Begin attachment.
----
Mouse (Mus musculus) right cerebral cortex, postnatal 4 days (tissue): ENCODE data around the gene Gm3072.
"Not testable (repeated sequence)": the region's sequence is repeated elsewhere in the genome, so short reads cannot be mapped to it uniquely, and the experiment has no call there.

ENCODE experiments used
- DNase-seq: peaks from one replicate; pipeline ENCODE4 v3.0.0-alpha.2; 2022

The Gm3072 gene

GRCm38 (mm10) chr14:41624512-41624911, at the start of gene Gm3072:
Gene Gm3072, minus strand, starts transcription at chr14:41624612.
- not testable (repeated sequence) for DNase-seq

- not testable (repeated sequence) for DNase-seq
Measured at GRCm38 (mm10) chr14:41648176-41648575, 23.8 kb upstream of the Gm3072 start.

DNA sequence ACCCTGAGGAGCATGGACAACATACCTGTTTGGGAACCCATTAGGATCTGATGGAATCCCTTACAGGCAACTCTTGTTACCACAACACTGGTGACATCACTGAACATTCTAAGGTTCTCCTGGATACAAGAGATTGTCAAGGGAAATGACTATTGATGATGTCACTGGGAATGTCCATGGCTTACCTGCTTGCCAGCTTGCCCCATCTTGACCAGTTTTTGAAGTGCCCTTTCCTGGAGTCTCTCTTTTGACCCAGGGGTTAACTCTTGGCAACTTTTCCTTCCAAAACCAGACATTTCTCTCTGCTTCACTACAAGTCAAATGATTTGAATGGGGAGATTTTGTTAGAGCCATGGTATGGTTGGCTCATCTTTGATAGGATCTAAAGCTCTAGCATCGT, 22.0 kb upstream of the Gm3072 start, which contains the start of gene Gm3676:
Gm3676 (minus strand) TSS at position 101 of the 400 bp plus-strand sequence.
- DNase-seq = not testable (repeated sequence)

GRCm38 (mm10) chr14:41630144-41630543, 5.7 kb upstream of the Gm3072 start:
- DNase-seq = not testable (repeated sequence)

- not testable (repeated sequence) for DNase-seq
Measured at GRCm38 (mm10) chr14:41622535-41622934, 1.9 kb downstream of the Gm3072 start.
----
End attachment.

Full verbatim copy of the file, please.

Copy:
Mouse (Mus musculus) right cerebral cortex, postnatal 4 days (tissue): ENCODE data around the gene Gm3072.
"Not testable (repeated sequence)": the region's sequence is repeated elsewhere in the genome, so short reads cannot be mapped to it uniquely, and the experiment has no call there.

ENCODE experiments used
- DNase-seq: peaks from one replicate; pipeline ENCODE4 v3.0.0-alpha.2; 2022

The Gm3072 gene

GRCm38 (mm10) chr14:41624512-41624911, at the start of gene Gm3072:
Gene Gm3072, minus strand, starts transcription at chr14:41624612.
- not testable (repeated sequence) for DNase-seq

- not testable (repeated sequence) for DNase-seq
Measured at GRCm38 (mm10) chr14:41648176-41648575, 23.8 kb upstream of the Gm3072 start.

DNA sequence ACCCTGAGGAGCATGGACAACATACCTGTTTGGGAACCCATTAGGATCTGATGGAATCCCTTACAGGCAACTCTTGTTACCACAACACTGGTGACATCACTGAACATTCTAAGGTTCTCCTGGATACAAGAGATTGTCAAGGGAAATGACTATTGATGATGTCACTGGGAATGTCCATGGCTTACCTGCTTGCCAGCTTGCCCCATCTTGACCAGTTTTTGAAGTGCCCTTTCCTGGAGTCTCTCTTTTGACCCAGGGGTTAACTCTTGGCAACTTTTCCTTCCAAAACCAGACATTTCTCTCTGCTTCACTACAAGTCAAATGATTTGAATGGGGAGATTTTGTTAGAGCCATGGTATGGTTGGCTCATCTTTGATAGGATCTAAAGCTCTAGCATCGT, 22.0 kb upstream of the Gm3072 start, which contains the start of gene Gm3676:
Gm3676 (minus strand) TSS at position 101 of the 400 bp plus-strand sequence.
- DNase-seq = not testable (repeated sequence)

GRCm38 (mm10) chr14:41630144-41630543, 5.7 kb upstream of the Gm3072 start:
- DNase-seq = not testable (repeated sequence)

- not testable (repeated sequence) for DNase-seq
Measured at GRCm38 (mm10) chr14:41622535-41622934, 1.9 kb downstream of the Gm3072 start.